Coulsdon Manor to close its squash and leisure club

Tennis and squash players in Old Coulsdon will have to go further afield to practise their sport from the end of this month, when the leisure club at Coulsdon Manor closes.

Coulsdon Court's 18th fairway: secure, for now

Coulsdon Court’s 18th fairway: secure, for now

The owners, Bespoke Hotels, say that the closure will not affect the operation of their hotel nor of Coulsdon Court Golf Club, and that they have plans for further investment in both.

“They very much see the future for the business in accommodation and golf, and the restaurant,” a company spokesman told Inside Croydon.

Some in Coulsdon had been concerned that the golf course – a pay-and-play 6,073-yard, downland par 70 – might be about to be sold off for housing. But the company spokesman firmly denied this.

It has been suggested that the leisure club has been under-used. Bespoke said that they have no plans for that part of the building as yet.

Coulsdon Court was built in the 1850s by Thomas Byron, a member of the “mad, bad and dangerous to know” Byron family which had acquired the estate in 1782. The golf course today is said to have 150 different species of trees planted around it, some of which had been brought back to the estate as saplings and seedlings by Lord Byron from his travels around Europe.

Coulsdon Court was constructed of the last bricks to be made locally at the Crossways brick works on Coulsdon Road.

Today, the building provides clubhouse and bar facilities as elegant as those found at many much grander golf clubs, and all for just 20 quid for a round – or £14 for OAPs, as it continues to operate almost as a public course.  The hotel has 40 rooms, as well as function rooms for weddings and other events.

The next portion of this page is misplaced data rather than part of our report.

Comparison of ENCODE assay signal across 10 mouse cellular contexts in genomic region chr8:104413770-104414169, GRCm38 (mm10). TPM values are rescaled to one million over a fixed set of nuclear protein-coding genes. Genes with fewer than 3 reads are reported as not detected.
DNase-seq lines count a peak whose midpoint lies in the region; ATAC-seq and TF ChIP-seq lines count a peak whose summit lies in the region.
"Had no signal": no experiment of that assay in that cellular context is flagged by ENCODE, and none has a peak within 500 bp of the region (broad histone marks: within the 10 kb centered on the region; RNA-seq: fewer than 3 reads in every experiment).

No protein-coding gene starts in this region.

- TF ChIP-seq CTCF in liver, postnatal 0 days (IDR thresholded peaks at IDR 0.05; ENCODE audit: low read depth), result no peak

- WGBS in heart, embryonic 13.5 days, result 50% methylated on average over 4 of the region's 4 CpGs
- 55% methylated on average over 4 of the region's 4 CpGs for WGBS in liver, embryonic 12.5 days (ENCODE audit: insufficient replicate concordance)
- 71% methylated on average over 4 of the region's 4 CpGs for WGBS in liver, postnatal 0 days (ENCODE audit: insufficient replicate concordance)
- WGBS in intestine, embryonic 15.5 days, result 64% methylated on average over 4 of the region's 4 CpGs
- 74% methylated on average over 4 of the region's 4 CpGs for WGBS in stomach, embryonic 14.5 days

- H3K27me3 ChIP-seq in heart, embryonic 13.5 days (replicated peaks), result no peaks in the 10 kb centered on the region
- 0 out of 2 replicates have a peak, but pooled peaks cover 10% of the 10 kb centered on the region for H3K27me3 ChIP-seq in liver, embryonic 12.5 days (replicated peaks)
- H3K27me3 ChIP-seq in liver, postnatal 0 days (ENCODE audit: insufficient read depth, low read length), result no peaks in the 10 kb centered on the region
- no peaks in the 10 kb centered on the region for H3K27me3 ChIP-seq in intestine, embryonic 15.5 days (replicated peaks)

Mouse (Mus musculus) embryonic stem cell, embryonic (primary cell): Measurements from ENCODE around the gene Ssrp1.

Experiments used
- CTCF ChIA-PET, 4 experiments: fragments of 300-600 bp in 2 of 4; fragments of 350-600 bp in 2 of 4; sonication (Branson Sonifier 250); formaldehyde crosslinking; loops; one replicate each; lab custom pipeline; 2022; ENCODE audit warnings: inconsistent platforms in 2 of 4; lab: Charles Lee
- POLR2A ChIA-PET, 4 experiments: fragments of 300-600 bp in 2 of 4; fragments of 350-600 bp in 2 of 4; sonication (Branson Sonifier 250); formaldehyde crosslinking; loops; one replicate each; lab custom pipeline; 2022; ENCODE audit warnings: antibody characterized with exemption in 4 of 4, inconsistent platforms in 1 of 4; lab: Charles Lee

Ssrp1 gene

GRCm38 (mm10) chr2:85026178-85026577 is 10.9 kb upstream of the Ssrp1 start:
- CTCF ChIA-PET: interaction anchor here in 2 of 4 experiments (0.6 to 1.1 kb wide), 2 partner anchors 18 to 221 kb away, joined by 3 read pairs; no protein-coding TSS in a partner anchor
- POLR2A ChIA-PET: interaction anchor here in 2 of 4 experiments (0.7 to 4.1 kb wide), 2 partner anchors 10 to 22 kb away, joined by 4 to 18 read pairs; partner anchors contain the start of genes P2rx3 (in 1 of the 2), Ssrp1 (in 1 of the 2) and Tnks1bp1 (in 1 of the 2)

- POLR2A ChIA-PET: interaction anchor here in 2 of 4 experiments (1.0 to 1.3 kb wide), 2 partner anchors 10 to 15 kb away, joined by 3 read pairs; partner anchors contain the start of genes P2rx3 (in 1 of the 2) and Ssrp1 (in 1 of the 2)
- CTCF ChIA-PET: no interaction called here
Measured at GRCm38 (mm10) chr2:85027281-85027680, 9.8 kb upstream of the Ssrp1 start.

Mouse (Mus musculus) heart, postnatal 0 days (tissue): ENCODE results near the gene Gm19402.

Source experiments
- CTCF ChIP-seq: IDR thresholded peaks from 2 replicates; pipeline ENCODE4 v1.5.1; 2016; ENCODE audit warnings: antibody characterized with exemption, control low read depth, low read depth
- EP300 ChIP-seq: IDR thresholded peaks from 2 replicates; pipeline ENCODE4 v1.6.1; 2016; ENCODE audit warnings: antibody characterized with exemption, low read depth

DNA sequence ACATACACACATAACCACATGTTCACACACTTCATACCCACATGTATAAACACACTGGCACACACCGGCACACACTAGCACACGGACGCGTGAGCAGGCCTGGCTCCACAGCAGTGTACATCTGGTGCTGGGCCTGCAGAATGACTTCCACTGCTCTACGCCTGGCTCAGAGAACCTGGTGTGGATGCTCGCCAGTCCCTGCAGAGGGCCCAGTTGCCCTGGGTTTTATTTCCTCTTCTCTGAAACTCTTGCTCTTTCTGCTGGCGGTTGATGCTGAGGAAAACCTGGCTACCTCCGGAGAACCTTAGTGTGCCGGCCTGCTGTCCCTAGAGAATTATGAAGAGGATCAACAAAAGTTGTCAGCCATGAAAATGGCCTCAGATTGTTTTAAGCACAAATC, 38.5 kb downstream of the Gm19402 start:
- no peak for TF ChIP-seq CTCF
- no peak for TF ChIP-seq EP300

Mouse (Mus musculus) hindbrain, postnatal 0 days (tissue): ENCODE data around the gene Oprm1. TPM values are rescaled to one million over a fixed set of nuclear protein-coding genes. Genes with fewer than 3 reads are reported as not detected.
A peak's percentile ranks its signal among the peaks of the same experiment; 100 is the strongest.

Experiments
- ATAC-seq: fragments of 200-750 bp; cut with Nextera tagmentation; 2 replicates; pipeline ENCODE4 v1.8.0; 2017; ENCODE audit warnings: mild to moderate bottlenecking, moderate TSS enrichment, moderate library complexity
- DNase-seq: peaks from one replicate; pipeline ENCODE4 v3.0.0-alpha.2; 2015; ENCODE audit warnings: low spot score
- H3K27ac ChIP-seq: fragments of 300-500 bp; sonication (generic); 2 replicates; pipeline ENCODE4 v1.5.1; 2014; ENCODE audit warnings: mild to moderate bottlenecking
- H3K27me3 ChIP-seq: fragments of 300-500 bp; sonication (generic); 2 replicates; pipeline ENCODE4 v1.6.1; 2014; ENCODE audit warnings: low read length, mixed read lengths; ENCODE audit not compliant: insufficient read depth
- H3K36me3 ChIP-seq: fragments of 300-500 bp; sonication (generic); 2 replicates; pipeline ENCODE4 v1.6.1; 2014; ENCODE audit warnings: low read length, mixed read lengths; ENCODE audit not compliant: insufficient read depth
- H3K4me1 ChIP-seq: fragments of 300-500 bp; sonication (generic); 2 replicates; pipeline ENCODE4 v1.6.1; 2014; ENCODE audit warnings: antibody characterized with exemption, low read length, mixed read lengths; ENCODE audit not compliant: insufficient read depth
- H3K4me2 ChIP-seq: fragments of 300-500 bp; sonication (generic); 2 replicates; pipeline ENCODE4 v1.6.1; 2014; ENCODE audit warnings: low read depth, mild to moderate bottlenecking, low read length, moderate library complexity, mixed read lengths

The golf course is a relatively recent addition to the estate, having been laid out in the 1920s. The Byrons’ Coulsdon estate had passed into the hands of the Cearn family around a century ago, and they commissioned the construction of a golf course, which had Leslie Cotton, brother of Open champion Henry Cotton, as its first professional.

But the privately run golf club did not prosper, and it was sold back to the Cearn family who in 1934 leased it to Croydon Council on the condition that it would always be used a golf course for the general public.


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News, views and analysis about the people of Croydon, their lives and political times in the diverse and most-populated borough in London. Based in Croydon and edited by Steven Downes. To contact us, please email
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1 Response to Coulsdon Manor to close its squash and leisure club

  1. I’ve heard the sports facilities have been getting a bit shabby of late – lack of investment? No wonder they want to get rid,

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